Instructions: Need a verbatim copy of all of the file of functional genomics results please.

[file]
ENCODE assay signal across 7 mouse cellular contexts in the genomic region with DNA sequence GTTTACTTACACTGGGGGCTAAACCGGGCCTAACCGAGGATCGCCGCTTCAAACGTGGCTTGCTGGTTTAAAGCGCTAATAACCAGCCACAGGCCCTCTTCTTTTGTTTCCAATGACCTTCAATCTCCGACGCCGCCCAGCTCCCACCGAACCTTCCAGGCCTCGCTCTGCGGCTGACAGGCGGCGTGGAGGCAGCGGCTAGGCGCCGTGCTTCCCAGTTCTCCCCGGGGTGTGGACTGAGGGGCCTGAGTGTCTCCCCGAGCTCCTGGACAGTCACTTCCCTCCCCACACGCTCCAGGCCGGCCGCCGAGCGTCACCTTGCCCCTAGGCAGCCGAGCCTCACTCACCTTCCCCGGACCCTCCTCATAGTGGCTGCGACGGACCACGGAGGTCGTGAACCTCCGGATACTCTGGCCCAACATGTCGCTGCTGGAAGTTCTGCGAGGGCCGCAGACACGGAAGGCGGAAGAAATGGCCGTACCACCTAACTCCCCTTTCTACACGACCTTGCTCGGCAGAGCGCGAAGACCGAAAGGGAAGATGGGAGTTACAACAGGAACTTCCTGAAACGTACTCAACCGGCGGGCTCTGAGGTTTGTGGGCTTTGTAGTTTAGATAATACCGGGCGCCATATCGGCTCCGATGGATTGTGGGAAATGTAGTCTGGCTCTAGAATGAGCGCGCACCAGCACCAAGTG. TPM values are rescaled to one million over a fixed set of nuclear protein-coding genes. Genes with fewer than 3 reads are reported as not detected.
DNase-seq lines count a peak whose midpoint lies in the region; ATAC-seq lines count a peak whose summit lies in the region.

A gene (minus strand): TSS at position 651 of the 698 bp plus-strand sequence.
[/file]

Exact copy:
ENCODE assay signal across 7 mouse cellular contexts in the genomic region with DNA sequence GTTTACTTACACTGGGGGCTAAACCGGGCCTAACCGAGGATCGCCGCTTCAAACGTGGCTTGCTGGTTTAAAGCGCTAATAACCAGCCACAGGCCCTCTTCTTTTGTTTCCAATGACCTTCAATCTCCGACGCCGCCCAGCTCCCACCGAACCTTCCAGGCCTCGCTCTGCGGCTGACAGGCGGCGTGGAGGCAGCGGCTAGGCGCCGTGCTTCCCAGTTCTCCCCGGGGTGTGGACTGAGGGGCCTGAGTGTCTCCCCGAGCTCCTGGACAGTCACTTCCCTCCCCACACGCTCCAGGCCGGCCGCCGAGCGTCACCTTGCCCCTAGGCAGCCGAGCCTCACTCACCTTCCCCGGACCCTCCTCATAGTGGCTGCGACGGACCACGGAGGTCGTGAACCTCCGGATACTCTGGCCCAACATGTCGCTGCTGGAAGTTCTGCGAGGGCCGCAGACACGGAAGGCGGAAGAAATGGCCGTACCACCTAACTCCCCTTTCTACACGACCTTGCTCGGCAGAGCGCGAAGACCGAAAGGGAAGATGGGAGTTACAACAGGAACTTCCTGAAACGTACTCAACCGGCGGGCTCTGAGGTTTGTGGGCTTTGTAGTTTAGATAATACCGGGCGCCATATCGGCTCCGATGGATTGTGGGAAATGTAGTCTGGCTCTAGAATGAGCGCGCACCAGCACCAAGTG. TPM values are rescaled to one million over a fixed set of nuclear protein-coding genes. Genes with fewer than 3 reads are reported as not detected.
DNase-seq lines count a peak whose midpoint lies in the region; ATAC-seq lines count a peak whose summit lies in the region.

A gene (minus strand): TSS at position 651 of the 698 bp plus-strand sequence.